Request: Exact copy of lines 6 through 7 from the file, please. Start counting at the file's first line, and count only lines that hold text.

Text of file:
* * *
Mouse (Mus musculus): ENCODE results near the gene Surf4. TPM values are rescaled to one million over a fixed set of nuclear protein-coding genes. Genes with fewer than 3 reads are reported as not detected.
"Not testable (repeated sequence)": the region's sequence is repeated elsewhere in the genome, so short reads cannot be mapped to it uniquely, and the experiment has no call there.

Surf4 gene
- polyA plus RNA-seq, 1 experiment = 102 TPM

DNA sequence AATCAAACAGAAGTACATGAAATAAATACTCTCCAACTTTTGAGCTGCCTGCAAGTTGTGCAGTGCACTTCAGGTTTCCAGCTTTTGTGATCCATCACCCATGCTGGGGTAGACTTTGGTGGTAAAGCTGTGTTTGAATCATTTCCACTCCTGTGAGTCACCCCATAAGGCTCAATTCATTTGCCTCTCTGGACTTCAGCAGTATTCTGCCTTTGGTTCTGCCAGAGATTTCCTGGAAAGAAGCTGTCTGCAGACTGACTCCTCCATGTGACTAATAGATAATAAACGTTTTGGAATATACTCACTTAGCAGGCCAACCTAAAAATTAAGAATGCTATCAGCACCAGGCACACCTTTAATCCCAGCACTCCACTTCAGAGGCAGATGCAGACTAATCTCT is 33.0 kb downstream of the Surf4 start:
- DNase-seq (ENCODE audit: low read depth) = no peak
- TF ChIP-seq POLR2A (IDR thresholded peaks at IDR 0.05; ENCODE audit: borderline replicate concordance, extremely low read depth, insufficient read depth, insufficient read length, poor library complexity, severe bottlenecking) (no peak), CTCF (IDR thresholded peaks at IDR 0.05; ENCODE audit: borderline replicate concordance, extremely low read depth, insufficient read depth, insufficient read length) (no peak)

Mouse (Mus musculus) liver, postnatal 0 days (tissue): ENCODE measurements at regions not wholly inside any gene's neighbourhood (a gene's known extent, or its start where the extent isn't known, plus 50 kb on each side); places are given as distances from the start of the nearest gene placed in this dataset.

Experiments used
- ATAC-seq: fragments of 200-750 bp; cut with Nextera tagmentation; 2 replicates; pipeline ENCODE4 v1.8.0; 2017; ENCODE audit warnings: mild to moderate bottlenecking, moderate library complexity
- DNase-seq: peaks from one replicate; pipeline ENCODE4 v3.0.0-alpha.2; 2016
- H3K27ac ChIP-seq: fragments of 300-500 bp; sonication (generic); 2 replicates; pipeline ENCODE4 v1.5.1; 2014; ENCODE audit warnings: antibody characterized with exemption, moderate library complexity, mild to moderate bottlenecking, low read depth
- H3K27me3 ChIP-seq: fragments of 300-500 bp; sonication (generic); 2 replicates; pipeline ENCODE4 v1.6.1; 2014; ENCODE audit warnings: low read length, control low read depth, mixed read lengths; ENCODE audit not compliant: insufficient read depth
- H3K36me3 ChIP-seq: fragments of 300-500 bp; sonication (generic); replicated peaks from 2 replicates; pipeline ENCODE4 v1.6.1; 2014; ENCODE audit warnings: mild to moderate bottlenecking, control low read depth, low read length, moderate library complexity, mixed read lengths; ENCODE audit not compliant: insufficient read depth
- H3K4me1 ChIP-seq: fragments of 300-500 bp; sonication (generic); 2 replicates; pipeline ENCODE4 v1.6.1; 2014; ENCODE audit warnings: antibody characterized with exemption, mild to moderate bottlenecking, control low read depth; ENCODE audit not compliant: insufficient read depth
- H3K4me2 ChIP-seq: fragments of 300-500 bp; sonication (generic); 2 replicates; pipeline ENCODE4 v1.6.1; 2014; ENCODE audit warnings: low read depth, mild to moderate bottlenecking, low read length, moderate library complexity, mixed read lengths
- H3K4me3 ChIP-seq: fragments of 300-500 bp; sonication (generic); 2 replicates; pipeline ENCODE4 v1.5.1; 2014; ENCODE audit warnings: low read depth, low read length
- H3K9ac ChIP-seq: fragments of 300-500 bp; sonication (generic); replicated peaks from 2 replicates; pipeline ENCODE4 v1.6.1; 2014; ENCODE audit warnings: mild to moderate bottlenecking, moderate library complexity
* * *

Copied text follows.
- DNase-seq (ENCODE audit: low read depth) = no peak
- TF ChIP-seq POLR2A (IDR thresholded peaks at IDR 0.05; ENCODE audit: borderline replicate concordance, extremely low read depth, insufficient read depth, insufficient read length, poor library complexity, severe bottlenecking) (no peak), CTCF (IDR thresholded peaks at IDR 0.05; ENCODE audit: borderline replicate concordance, extremely low read depth, insufficient read depth, insufficient read length) (no peak)